In this post, I’ll explain the meaning of the “Cost of Collection ” clause and I will tell you why it’s so crucial that you integrate this provision into the agreements you create with customers.
When you own a business of any sort, the business must generate revenue. Without these funds, your company cannot stay afloat. That’s just the reality of running a company.
So after your business provides services or supplies products, you naturally expect to get paid. But if you send out all of your bills and find that nobody is paying you or a client decides he’s just going to pay you whenever he wants, your business can quickly slip into a financial crisis.
Therefore, to avoid this cash flow nightmare, you have to give your customers an incentive to pay your bills to them. This incentive comes in the form of a provision within your contract called the “Cost of Collection.” By including this specific provision, you’re spelling out very clearly that there are consequences if your clients or customers ignore their responsibility to pay you.
The Last Ten Percent
Sadly, I’ve seen many of my clients lose out on the last ten percent of money owed to them by their own customers on multiple occasions. It’s a helpless feeling when you’re unable to collect the full amount of a bill after you’ve done all of the work.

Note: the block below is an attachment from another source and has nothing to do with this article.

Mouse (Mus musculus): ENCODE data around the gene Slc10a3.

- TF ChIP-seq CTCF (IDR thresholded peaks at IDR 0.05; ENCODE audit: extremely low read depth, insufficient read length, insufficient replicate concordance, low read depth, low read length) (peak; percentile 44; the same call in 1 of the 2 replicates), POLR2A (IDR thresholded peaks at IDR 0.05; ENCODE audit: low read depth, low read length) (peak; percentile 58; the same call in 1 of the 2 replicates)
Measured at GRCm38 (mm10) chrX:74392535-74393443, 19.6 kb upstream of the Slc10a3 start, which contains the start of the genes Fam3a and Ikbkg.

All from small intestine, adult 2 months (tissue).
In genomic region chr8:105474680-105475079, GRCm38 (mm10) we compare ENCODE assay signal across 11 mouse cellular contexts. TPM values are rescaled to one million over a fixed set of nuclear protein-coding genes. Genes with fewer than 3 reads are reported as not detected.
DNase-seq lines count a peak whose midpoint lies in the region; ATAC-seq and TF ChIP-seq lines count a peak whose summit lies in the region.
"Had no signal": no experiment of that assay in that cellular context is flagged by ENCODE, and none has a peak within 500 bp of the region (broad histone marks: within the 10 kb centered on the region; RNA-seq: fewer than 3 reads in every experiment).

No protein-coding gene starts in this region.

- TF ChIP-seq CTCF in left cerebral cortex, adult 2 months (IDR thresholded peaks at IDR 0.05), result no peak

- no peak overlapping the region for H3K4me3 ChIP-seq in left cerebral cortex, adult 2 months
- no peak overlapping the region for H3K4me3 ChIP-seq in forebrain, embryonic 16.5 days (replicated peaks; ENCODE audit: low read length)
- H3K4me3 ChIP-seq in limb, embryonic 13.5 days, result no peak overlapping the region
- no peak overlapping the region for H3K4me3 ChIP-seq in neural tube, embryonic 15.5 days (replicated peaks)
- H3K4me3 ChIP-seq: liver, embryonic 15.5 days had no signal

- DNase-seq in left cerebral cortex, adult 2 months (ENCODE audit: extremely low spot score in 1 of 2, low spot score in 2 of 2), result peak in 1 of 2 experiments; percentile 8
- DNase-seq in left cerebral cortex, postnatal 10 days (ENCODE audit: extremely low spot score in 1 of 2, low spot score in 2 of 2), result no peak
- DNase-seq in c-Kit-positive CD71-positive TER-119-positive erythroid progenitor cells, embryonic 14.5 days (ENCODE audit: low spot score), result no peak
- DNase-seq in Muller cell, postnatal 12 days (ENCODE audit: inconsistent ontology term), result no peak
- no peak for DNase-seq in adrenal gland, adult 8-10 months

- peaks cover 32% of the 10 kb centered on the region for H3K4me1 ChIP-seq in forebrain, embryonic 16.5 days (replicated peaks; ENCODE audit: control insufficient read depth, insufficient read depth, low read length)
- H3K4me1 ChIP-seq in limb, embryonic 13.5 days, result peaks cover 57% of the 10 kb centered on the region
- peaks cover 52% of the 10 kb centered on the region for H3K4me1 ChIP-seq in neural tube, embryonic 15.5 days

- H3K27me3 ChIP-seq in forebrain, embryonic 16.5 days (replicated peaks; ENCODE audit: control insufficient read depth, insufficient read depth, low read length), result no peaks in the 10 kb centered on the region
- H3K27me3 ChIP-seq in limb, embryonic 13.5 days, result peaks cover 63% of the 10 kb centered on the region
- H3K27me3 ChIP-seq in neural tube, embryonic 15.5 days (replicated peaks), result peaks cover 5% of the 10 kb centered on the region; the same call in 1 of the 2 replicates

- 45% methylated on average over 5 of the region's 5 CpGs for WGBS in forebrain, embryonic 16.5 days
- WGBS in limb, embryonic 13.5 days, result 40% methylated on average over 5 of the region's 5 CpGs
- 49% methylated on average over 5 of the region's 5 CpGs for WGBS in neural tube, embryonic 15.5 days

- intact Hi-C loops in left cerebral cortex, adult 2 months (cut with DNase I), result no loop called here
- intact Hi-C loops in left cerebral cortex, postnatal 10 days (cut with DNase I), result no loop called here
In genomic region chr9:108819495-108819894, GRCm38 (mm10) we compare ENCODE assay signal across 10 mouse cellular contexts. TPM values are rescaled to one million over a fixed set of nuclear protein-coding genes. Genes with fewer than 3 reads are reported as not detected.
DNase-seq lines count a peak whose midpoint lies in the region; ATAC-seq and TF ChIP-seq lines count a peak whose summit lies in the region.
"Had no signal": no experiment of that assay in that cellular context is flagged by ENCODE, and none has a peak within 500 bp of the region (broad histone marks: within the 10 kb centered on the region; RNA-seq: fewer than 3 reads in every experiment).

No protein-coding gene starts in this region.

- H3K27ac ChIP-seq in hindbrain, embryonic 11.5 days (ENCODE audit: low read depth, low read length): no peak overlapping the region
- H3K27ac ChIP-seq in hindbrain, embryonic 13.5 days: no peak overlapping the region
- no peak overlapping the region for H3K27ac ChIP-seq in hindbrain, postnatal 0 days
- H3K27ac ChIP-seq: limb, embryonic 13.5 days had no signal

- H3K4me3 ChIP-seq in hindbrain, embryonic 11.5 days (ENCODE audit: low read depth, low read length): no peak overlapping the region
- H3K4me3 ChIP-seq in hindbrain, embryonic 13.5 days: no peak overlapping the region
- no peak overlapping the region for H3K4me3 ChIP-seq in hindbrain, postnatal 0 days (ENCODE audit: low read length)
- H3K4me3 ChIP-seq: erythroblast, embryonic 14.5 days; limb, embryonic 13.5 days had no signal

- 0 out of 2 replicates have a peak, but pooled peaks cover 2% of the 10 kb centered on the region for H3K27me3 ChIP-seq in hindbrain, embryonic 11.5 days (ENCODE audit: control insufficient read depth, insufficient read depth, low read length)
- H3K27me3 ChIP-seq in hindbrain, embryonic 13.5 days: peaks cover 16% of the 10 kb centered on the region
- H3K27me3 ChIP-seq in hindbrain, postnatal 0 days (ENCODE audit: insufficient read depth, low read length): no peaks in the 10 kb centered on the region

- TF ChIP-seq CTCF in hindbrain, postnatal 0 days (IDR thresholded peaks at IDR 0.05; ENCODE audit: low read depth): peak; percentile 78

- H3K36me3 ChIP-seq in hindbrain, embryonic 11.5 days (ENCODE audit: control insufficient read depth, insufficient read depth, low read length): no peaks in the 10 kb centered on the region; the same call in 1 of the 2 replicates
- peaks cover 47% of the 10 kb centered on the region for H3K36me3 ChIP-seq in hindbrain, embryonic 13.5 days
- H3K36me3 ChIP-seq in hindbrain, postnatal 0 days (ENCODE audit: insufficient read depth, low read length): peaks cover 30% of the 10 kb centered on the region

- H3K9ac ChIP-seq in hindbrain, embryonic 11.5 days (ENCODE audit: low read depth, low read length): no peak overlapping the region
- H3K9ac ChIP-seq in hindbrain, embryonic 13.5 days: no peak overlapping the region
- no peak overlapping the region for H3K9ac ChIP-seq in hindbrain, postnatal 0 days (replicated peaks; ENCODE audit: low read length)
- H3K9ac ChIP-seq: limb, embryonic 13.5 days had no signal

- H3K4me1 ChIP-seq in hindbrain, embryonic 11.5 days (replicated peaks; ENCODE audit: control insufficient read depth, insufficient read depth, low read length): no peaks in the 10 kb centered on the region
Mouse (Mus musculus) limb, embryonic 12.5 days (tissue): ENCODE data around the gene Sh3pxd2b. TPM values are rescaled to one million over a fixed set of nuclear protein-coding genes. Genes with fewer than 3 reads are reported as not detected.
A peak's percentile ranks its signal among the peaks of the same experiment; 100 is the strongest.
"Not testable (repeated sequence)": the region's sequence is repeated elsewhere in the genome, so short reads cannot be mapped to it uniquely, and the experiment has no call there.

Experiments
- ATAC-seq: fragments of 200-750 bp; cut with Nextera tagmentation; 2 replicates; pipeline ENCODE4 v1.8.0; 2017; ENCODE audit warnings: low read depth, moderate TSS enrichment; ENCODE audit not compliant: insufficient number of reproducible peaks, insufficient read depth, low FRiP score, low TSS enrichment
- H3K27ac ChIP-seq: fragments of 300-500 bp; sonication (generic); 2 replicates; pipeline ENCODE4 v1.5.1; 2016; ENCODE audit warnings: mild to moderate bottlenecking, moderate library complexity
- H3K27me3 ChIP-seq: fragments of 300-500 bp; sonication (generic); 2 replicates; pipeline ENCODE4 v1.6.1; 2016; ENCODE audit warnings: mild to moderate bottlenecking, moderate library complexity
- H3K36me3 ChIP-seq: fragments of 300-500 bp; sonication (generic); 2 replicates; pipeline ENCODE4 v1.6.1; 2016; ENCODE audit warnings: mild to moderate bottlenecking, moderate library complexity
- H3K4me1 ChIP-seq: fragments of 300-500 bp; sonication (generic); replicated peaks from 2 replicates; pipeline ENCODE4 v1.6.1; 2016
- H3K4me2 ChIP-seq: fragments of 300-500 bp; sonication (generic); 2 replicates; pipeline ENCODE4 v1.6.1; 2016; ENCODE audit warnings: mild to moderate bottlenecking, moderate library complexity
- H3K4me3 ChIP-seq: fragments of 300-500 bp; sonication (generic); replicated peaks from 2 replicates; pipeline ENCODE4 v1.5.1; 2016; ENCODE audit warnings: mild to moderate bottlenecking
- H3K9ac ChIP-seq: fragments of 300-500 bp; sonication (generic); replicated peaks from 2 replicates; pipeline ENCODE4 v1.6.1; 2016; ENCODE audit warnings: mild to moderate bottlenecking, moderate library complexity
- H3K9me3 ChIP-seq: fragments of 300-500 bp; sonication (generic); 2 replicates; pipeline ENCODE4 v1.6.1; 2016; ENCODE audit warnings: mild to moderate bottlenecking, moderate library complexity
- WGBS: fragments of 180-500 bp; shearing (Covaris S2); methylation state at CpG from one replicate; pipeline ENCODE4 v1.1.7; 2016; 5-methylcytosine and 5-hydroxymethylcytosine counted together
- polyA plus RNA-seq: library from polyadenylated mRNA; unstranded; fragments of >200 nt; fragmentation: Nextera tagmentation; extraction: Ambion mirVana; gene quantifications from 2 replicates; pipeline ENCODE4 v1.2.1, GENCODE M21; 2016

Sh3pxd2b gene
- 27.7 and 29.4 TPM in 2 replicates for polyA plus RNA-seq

What these wily customers have figured out is that this last ten percent is just small enough that a business owner won’t take them to court. It’s not worth the legal fees. Therefore, the owner is forced to abandon the recovery of that ten percent (10%) balance of his Contract, even though the money was legitimately earned.
However, this entire scenario changes if the “Cost of Collection” clause is written into a signed contract with clients or customers. The tables are turned now because you as the business owner have the enforcement rights to defeat that nonpayment strategy.
How the Cost of Collection Clause Works
If you build the “Cost of Collection” clause into your agreement with a customer and this individual fails to timely pay for services rendered, you now have a legal recourse at your disposal. You can take this customer to court to secure a judgment for the full amount of the unpaid contract balance, plus all of your attorney’s fees incurred in enforcing your contract rights.
Illinois law says you can get reimbursed for legal costs under the following circumstances:
- If the recovery is written into a contract; or
- If the recovery is written into a statute such as Consumer Fraud, which is designed to be a disincentive for deceptive business practices.
In other words, this “Cost of Collection” clause gives you the power to force a non-paying customer to promptly pay your contract balance, since it will be the customer, not you, who pays for the attorneys fees incurred in enforcing your contract rights.
By making sure that every client or vendor agreement contains a “Cost of Collection” clause, you’ll find that the people you do business with will become far more cooperative when it comes time to pay you